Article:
1946 was the twilight year of denouement for Canadian war time comic books. With their slick American counterparts back in the swimming pool, they had lost some of the lustre that the protection of the Canadian government had afforded them. In this post, I want to take a closer look at what was happening at Bell Features during this time of turmoil and surrender for the Canadian Whites.
We know that Cy and his brother Gene had founded the company as Commercial Signs of Canada in 1929. It produced signage in Ontario for a dozen years before, in the late summer of 1941 and with the prompting of E. T. Legault, it shifted gears and put out Wow Comics No. 1. Then, on March 17, 1942, halfway through its development of its six other core titles, the brothers incorporated the company as Bell Features and Publishing Company Ltd. using its familiar bell logo.
Early in 1945 the Bell brothers decided to meet the impending return of full colour American comics by taking the steps to establish a printing plant that could produce full colour comics to meet those American comics head on. We now know that Bell Features wasn’t the only Canadian comic book publisher to recognize and respond to this same situation. Anglo-American Publications began to print in full colour by the summer of 1945 and by the start of 1946 Maple Leaf Publishers were also able to put out a couple of full colour issues.
Here is a paragraph from a letter written by Cy Bell in January of 1946 that is in the Library and Archives holdings in Ottawa: “To meet the competition of the re-entry of the American periodicals and wishing to create a new Canadian industry employing Canadian craftsmanship, we incorporated a new Company and interested new capital in our new organization, The Rotary Litho Company of Canada.”
This letter was written on Rotary Litho letterhead. The implication then is that The Rotary Litho Co. of Canada was in place as a corporate entity in the first quarter of 1945 and its mandate was clear.
Cy Bell noted that, in the same letter, that there wasn’t a “…single Commercial Establishment in the entire Dominion of Canada that could print four colour work on each side of a web of paper 68” width.” despite the fact that Anglo-American was able to go full colour in the summer of 1945 making use of the Globe and Mail presses. Perhaps Cy’s vision was a bit of a different process than that used by Anglo-American.
In any event, Cy found the press he needed in March 1945 in Cleveland and had it dismantled, crated and shipped to a Toronto warehouse in seven freight cars. The press itself was over 7.5m tall, 20m long, and just over 7m wide. Quite an imposing piece of machinery and Cy had to find a production building not only to house the press but to have room enough for a complete photo-engraving plant, a stereotype department and bindery that could output half-a-million comics a week.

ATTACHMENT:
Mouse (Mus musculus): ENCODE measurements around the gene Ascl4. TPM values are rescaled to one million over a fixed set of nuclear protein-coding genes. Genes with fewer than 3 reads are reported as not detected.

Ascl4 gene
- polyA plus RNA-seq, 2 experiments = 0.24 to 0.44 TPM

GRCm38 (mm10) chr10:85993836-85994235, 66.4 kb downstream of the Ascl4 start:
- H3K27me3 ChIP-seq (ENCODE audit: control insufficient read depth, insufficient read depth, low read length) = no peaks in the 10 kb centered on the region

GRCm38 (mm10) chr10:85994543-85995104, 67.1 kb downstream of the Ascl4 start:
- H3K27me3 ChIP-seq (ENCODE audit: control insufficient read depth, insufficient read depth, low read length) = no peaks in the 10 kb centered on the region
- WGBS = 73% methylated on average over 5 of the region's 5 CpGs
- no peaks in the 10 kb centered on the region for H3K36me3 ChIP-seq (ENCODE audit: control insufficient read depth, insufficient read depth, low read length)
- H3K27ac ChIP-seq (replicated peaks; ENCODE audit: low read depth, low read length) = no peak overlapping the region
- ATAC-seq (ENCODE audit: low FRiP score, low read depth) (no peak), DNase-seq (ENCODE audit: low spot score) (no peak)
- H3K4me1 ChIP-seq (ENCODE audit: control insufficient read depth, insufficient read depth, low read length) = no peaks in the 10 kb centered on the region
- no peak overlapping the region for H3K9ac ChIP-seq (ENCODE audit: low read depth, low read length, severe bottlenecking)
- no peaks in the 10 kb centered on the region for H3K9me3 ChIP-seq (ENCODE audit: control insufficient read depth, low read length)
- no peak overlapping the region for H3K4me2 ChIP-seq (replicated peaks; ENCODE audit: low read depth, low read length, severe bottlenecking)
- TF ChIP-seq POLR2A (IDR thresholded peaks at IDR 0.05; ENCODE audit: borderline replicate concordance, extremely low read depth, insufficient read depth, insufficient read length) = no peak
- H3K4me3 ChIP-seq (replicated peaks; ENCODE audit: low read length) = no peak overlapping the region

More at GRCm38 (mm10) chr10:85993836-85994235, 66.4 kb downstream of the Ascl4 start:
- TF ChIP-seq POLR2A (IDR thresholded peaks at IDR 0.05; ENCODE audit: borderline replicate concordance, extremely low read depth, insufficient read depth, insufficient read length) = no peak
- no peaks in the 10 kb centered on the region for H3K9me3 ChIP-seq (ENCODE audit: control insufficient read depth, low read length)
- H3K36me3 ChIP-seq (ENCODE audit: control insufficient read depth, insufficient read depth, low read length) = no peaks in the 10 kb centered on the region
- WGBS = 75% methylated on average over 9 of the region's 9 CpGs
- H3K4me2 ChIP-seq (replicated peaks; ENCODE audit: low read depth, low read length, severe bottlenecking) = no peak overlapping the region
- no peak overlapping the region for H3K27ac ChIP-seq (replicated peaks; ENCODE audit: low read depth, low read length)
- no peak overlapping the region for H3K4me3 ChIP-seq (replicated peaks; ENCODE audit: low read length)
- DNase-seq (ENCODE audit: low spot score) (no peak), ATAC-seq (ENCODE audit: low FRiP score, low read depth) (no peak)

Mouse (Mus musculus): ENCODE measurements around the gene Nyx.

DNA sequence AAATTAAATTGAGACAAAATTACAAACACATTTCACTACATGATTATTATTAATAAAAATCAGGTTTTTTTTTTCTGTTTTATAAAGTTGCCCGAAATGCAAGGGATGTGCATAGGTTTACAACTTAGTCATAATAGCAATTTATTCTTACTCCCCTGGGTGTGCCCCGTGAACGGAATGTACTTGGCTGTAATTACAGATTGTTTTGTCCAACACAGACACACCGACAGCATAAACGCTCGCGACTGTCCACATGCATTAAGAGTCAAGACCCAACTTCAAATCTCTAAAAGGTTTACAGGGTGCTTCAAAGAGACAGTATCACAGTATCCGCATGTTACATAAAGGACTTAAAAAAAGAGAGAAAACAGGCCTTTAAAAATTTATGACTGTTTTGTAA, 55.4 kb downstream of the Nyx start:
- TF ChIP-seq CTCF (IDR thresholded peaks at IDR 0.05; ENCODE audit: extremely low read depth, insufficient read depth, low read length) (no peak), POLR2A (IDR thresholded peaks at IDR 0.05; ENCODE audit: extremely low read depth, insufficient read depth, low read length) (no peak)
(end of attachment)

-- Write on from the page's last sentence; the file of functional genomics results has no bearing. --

It seems that by the early fall of 1945, Cy had found the location he needed. It took three months to reassemble the printing press there as well as set up the rest of the production process but, by the end of January, 1946, Cy Bell and Rotary Litho were set to go. In that same letter that I take all this information from, Cy lists the following companies among others that had already approached him for press time, bindery time, and distribution:
- The Montreal Standard in Montreal
- The Hearst Publishing Co. in New York City
- The Thompson Publishing Co. in Toronto
- The Magazine Digest Publishing Co. in Toronto
- The New World and Illustrated in Toronto
- The Fawcett Publishing Co., in New York City
Rotary Litho was set to employ about 110 individuals, including a stable of 35 artists and writers and Cy Bell made the point that many of these employees would be people returning from military service abroad. The proposed operating pay roll of the company was an annual $200,000.
I believe it was in this positive atmosphere of expansion that Cy Bell began to plan his full colour issues gallery. There are notes in his papers at The Library and Archives proposing new titles such as Extra Comics, Novel Comics, Sharp Comics, Global Comics, and Mountie Comics but his notes show he chose to register the copyright the following titles in 1945-6 (Cy Bell’s own noted date of publication in brackets):